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French-Canadian singer/songwriter Lynda Lemay has been a star in her native Quebec since the early '90s, and also has a large following in Europe, where her playful, poignant writing style is appreciated for its compassionate, literate, and often humorous approach to both the large and small requirements of contemporary life. With a novelist's eye for detail and an endearing ability to make light of her own phobias, Lemay writes melodic songs (almost always sung in French) that are fast becoming national treasures in Canada, and her popularity in France stems from her clear understanding of the French chanson tradition.

Lemay was born on July 25, 1966, and grew up in Portneuf near the St. Lawrence River outside Quebec City. She showed an early affinity for writing and poetry, and penned her first song by the age of nine. She learned to play the guitar in her teens and won the top spot in the Quebec en Chansons Song Competition by the time she was 18. Lemay concentrated on other literary pursuits (including a novel) after graduating from high school, eventually returning to music in the late '80s, soon becoming a regular on Quebec's "bars à chansons" circuit. She began to draw label interest after she won the Best Singer/Songwriter award in 1989's Granby Song Contest with her song "La Veilleuse." She released her first album, Nos Reves, in 1991. Her second release, Y, featuring music arrangements by Marc Perusse, followed in 1994, and was a huge success, eventually going double platinum.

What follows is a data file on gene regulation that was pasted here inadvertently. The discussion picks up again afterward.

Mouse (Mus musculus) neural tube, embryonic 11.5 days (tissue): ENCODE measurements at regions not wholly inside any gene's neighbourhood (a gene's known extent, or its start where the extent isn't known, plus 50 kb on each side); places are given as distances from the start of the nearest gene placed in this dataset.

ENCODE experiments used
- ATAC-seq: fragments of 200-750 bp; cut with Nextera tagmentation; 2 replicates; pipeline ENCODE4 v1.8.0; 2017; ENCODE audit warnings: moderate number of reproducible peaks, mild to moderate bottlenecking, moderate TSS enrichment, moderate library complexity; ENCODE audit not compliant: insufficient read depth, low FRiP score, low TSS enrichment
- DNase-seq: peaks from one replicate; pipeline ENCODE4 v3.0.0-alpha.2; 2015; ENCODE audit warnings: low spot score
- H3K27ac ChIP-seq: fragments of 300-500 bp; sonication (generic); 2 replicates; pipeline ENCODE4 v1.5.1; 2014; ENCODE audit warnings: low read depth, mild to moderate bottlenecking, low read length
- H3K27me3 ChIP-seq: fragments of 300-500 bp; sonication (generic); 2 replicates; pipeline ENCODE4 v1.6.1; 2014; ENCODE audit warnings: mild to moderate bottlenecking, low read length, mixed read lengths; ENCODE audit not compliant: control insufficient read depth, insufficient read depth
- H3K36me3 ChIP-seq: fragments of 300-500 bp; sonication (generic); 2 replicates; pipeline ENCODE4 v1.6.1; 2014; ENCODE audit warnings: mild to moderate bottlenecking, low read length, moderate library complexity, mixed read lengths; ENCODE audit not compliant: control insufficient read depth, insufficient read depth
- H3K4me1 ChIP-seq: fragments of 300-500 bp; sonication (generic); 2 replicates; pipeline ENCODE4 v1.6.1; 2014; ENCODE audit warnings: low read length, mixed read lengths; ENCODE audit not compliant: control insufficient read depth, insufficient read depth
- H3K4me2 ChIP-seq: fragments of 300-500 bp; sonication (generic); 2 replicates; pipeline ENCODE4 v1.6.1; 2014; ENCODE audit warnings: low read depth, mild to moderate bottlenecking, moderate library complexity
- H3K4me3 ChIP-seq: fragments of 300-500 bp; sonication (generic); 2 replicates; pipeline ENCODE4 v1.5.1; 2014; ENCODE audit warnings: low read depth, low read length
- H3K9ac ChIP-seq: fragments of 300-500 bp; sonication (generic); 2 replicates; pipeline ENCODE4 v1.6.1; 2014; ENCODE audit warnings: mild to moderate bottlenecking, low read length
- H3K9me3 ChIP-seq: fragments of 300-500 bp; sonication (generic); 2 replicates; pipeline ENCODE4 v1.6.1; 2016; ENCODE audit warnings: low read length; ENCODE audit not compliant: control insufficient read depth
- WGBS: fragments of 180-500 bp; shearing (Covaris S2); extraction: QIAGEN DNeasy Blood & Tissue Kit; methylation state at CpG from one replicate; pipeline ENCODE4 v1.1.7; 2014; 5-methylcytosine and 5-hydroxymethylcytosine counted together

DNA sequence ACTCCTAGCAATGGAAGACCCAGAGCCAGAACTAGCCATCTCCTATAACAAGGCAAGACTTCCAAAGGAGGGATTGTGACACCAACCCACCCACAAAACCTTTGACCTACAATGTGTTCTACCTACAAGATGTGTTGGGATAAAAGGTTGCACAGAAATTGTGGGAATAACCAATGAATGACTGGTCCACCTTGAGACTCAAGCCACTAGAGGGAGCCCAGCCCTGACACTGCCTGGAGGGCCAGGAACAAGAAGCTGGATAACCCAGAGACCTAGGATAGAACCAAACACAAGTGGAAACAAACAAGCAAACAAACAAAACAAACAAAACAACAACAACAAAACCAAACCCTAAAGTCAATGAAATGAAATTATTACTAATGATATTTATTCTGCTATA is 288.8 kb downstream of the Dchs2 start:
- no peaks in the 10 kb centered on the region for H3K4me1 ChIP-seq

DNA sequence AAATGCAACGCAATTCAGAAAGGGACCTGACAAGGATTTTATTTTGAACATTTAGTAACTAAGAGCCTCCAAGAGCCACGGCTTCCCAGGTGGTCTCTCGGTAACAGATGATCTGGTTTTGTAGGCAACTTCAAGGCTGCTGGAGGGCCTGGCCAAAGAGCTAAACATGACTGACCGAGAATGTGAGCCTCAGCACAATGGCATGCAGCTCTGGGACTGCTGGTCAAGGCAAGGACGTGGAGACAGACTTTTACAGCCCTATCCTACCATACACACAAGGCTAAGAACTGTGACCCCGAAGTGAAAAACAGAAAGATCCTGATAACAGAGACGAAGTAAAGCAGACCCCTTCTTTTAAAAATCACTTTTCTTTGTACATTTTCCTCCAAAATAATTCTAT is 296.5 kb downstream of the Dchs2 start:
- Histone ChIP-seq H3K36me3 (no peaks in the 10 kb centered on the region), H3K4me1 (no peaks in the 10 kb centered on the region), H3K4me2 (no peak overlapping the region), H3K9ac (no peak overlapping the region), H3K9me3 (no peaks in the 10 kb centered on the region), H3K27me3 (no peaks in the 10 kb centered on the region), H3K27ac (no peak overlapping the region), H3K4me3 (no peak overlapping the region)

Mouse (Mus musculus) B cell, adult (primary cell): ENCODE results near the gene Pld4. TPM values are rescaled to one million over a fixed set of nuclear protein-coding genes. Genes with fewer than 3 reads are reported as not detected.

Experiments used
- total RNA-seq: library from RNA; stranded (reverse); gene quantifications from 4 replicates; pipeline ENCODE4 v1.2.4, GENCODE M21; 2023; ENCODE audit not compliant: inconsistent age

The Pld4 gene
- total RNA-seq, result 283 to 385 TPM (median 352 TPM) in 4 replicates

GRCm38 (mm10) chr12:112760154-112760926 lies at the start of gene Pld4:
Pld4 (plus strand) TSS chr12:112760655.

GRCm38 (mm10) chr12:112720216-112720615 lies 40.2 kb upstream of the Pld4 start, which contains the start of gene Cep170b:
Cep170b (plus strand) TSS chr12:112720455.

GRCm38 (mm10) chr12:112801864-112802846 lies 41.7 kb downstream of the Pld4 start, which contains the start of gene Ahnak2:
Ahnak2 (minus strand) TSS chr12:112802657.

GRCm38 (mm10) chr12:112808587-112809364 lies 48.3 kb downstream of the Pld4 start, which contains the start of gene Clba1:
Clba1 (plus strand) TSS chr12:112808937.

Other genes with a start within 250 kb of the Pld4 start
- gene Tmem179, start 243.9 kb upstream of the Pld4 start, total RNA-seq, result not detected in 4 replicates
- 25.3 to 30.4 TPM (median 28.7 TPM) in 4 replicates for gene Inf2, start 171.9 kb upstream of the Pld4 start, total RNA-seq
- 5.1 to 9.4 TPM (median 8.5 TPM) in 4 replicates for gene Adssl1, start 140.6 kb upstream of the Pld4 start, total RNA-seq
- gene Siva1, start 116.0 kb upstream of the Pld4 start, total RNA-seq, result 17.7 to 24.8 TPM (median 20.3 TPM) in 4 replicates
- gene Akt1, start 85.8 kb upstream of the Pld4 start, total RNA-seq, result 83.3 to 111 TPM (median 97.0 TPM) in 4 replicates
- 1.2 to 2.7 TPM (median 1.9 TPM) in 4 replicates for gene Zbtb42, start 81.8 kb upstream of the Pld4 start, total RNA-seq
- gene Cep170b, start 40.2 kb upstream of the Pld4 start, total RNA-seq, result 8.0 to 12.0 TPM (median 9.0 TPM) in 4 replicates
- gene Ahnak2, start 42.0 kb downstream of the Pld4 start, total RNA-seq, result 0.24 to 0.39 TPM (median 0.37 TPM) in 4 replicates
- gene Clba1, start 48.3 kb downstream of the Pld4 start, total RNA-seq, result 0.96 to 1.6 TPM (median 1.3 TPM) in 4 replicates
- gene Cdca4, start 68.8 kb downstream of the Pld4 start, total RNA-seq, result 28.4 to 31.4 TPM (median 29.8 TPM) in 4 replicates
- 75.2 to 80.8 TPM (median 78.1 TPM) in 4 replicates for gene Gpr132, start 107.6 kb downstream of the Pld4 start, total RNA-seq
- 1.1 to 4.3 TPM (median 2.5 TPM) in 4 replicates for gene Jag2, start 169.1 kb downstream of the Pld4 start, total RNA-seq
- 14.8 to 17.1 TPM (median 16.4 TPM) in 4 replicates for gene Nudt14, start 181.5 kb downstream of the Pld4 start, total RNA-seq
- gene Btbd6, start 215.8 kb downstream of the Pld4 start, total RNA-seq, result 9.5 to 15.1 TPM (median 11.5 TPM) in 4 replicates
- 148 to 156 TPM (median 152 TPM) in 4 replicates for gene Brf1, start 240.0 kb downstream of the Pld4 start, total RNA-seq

Lemay married the Franco-Canadian comedian Patrick Huard in 1995. She toured Europe in 1996 and released an EP of mostly live tracks, La Viste, that same year. The release of her third album, Lynda Lemay, came in 1998, followed by a full-length live set in 1999. Du Cog à l'Ame appeared in 2000 and a second live set, Les Lettres Rouges, came out in 2002. A seventh album, Les Secrets des Oiseaux, appeared in 2003. Always a versatile writer, Lemay has also composed a folk opera, Un Eternel Hiver, which was staged in France in 2005. Un Paradis Quelque Part, her eighth album, was released that same year.

2006 saw the release both of a new studio record, Ma Signature, and the CD of Un Eternel Hiver. The next year she played a series of sold-out shows at Paris's famous Olympia venue, which were recorded and issued on the live disc 40/40. The studio albums Allo C'est Moi in 2008 and Blessée in 2010 were followed by her first Best Of compilation in 2011. ~ Steve Leggett, Rovi